SELECTED MOTION PICTURES
WILL BE TOPIC OF MRS. SPEED
Officials of Ossoli Circle Announce Appearance of Virginia Uni-
versity Educator Here Next Sunday Afternoon — Censor-
ship Idea Not Involved But Selection.
"Selected Motion Pictures" will be
the subject of an address to be given
by Mrs. Philip Speed of the University of Virginia when she appears on
Sunday afternoon at 3 o'clock at the
Bijou Theater. Mrs. Speed is brought
to Knoxville under the auspices of
Ossoli Circle which is vitally interested in securing the highest type of
amusements for the people of the city.
Mr. Dunbar has given the use of the
theater and Frank Nelson will render
a special musical program.
"The purpose of the meeting is to
arouse public sentiment for a better
type of motion pictures for Knox-
ville," Ossoli Officers said. "The
people generally get what they want,
and pictures of a baser sort are only
screened because there are certain
people who enjoy looking at them.
The popularity of well known actors
attests to the wholesomeness of the
general taste, inasmuch as these best
sellers only appear in clean and entirely inoffensive pictures."
Selection Big Idea
Not censorship but selection is the
idea to be put forth in the mass meeting Sunday. Leading club women
and men of the city, as well as the
motion picture exhibitors will be invited to join in a frank and open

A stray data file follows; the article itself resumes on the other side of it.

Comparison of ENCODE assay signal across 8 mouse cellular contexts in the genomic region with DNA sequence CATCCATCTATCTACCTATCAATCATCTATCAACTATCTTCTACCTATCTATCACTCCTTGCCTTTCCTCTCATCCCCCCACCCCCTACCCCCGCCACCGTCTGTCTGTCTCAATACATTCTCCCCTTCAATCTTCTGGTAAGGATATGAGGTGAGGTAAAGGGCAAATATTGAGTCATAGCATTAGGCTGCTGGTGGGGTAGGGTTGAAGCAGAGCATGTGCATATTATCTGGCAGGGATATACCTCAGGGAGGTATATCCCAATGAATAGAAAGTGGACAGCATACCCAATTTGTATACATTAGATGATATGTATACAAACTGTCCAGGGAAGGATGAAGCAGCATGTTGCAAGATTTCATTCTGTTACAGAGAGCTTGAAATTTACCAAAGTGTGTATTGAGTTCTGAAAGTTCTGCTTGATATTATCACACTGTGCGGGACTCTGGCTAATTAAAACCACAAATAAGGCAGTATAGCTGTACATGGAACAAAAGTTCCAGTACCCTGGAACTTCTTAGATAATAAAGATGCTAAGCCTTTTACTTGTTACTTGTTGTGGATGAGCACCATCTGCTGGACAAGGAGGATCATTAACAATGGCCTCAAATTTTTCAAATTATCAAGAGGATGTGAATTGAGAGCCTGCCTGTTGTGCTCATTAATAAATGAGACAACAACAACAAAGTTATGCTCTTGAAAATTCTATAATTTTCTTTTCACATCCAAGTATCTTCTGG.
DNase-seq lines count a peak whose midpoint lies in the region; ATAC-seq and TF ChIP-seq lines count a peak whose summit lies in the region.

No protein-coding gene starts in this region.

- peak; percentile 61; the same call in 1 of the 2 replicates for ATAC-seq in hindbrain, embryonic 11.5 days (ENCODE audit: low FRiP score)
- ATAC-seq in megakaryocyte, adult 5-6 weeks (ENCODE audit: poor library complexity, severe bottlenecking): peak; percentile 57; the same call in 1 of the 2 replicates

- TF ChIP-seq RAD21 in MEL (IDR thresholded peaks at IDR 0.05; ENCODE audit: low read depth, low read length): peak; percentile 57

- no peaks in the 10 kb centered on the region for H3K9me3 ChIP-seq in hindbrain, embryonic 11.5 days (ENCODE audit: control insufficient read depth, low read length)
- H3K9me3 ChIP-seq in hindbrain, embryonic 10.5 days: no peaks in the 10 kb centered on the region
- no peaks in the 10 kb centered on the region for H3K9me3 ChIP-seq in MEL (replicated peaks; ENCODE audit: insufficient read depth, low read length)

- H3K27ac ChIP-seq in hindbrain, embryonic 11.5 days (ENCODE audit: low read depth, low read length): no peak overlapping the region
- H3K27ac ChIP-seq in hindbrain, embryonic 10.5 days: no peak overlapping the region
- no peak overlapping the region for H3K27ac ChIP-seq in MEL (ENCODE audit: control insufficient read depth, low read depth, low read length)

discussion of how to secure the best
always for Knoxville. The ministers
from the different churches will be
urged to co-operate in the movement,
to announce the meeting in their pulpits Sunday morning, and to set an
example to their church members by
attending the gathering themselves.
Mrs. Speed, who will be the chief
speaker, is well known throughout
the country as a leader in recreational work. She comes from a famous
old family, her grandfather having
been an ambassador to England for
the Southern Confederacy. Mrs.
Speed was educated in Virginia and
Washington, and became the vice-
principal of Gunston Hall in that
city. Both as a teacher and mother,
she has been concerned with the
"leisure time problem" of young people and has given freely of her energy
to the student life of the university."
In 1915-16, she did pioneer work, in
New York City, in building up Saturday morning entertainment for the
young people. This brought her into
close association with the Board of
Education, city officials and of parents. Later, because of her ability,
she was called upon to assist in selecting
pictures for the Training
Camps for the Army and Navy, and
for the men on the battlefields of
Mrs. Speed has a practical message
of decided import for the club women,
teachers, ministers and parents of the
city, and will be heard with the deepest interest by those who are concerned in solving the motion picture
problem to the best advantage of (missing)
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